New Data Shows That America’s Schools Are Still Disproportionately Punishing Students of Color

Meanwhile, Betsy DeVos might rescind Obama-era guidelines meant to fix the problem.

Pablo Martinez Monsivais/AP

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A report released by the Education Department on Tuesday reveals that black students and students with disabilities are still suspended and arrested at much higher rates than their classmates, further complicating Education Secretary Betsy DeVos’ reconsideration of an Obama-era rule meant to curtail the disproportionate punishment of students of color.  

According to the Education Department, 2.7 million K-12 students were suspended at least once during the 2015-16 school year, the most recent year for which data is available. Black students make up 15 percent of students enrolled in schools across the country but accounted for 39 percent of those suspended out of school at least once. Black boys, who make up 8 percent of the student population, accounted for 25 percent of suspended students, while black girls (another 8 percent of students) accounted for 14 percent of those suspended. 

US Department of Education, Civil Rights Data Collection

Of the 120,700 students expelled from school in 2015-16, 33 percent were black. Black students were also overrepresented among those who were physically restrained (27 percent) and secluded in rooms in which they were prevented from leaving (23 percent).  

What’s more, black students were more likely to get referred to law enforcement and arrested at school, a notable finding considering the Trump administration called for more cops in schools following the Parkland shooting. Black students account for 31 percent of all referrals to law enforcement, up 4 percentage points from the 2013-14 school year. 

Students with disabilities, meanwhile, were subject to 26 percent of out-of-school suspensions, even though they made up 12 percent of students.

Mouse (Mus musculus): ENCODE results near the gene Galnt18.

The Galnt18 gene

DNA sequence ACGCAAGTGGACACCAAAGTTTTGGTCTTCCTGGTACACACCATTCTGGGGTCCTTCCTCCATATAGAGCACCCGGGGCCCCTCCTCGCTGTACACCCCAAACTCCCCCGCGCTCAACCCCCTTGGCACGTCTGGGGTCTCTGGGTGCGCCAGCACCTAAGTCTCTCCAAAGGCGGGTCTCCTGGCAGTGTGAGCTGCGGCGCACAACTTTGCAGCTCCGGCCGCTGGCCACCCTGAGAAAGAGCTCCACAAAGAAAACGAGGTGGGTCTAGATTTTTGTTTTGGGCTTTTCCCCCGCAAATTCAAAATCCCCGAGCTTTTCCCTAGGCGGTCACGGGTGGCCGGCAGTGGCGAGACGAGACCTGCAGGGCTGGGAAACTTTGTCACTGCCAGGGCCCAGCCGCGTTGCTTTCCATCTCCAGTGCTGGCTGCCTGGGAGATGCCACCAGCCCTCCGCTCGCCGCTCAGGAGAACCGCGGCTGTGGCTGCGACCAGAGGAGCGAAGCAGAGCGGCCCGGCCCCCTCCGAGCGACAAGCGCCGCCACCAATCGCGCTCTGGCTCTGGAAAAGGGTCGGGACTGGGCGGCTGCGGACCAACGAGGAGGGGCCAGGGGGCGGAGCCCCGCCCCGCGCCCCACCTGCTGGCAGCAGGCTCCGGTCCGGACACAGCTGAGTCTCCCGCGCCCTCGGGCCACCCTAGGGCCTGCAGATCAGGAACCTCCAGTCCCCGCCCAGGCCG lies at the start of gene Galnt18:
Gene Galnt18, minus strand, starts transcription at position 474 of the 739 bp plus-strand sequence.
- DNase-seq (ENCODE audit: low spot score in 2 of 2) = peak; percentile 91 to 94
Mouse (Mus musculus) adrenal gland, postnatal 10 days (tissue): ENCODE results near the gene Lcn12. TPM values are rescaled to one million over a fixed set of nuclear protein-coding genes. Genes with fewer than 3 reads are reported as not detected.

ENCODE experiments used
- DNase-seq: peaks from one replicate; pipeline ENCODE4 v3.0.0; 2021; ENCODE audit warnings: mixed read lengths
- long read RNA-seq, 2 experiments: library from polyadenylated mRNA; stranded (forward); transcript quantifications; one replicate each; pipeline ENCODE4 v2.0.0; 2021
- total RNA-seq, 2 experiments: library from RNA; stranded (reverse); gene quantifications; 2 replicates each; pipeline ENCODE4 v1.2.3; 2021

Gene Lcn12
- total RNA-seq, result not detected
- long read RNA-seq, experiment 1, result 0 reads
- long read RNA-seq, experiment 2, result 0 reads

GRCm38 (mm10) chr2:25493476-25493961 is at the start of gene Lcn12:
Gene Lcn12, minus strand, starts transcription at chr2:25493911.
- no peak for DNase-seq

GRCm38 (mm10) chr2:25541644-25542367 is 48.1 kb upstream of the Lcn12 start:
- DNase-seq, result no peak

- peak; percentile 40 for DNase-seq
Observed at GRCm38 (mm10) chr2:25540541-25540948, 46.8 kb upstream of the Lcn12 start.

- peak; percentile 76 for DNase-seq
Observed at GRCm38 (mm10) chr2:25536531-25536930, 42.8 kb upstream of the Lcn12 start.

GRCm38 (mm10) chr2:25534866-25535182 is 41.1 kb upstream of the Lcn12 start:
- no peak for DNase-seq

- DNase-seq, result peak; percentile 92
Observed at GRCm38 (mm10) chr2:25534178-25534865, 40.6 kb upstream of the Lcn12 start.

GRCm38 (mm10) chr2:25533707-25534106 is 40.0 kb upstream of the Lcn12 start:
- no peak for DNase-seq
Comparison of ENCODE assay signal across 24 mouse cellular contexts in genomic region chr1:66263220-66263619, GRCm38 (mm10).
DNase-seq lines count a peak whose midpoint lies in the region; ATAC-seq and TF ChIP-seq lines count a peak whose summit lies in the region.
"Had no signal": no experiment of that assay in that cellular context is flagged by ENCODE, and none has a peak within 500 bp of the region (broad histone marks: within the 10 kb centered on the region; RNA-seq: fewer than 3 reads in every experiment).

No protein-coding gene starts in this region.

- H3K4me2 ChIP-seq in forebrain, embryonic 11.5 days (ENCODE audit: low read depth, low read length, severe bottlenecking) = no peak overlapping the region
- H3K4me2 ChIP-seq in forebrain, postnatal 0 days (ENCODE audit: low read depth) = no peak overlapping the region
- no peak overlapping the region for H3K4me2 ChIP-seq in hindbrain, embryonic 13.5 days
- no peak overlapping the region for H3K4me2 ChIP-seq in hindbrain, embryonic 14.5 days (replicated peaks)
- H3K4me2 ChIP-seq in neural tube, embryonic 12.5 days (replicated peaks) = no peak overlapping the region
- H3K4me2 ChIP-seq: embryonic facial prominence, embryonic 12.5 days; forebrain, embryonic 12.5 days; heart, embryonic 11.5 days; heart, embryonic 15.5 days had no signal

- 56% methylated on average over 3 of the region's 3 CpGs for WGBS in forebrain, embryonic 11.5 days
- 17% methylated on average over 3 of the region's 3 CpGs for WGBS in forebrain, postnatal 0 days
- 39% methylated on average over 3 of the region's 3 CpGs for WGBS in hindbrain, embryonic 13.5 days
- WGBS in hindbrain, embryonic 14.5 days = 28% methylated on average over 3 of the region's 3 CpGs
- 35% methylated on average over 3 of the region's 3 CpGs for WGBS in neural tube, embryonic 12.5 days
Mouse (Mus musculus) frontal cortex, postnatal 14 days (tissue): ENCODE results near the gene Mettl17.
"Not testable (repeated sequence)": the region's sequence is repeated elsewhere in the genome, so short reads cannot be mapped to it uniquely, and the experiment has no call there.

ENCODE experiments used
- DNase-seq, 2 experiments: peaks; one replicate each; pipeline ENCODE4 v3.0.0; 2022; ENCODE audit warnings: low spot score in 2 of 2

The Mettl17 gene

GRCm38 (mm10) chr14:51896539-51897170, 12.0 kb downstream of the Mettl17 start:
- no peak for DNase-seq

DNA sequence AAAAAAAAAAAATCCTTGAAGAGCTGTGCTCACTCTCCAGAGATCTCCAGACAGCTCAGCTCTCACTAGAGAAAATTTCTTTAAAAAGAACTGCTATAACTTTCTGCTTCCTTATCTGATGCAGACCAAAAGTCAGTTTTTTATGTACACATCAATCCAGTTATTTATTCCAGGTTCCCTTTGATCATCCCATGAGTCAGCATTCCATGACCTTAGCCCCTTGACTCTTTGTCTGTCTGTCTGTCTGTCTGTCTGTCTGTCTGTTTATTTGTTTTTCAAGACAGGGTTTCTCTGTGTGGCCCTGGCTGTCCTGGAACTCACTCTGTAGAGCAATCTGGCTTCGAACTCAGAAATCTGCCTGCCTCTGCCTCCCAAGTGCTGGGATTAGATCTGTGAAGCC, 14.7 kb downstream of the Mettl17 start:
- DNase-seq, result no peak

Suspensions can ultimately lead to a loss of instruction time that could overwhelmingly fall on students of color and those with disabilities. A report released last week by the UCLA Center for Civil Rights Remedies and Harvard Law School’s Charles Hamilton Houston Institute for Race and Justice found that black students  with disabilities were more likely to be suspended and lost 77 more days of instruction, on average, than their white peers. In at least 28 states, the gap between disciplining black students with disabilities and white students worsened between 2013-14 and 2015-16.

Dan Losen, director of the Center for Civil Rights Remedies at UCLA, tweeted out several examples of what the newly released discipline data meant in several urban school districts:

On April 4, DeVos held closed-door listening sessions with educators and advocates on both sides of the Obama-era discipline rule. The guidance, issued in 2014, seeks to ensure that schools don’t disproportionately punish black and Latino students for wrongdoing and encourages schools to look at their own disciplinary policies. Members of a White House school safety commission, overseen by DeVos, is looking into repealing the guidance.

That same day, a report released by the Government Accountability Office found that black students, students with disabilities, and boys were far more likely to be disciplined than their classmates. The GAO report notes that “implicit bias” from teachers and staffers “may cause them to judge students’ behaviors differently based on the students’ race and sex.” 

In December, the Education Department also proposed delaying another Obama-era guidance, known as the significant disproportionality rule, that’s meant to require states to look at whether schools are overidentifying students of color for special education or disciplining students of color at higher rates.

This article has been revised.

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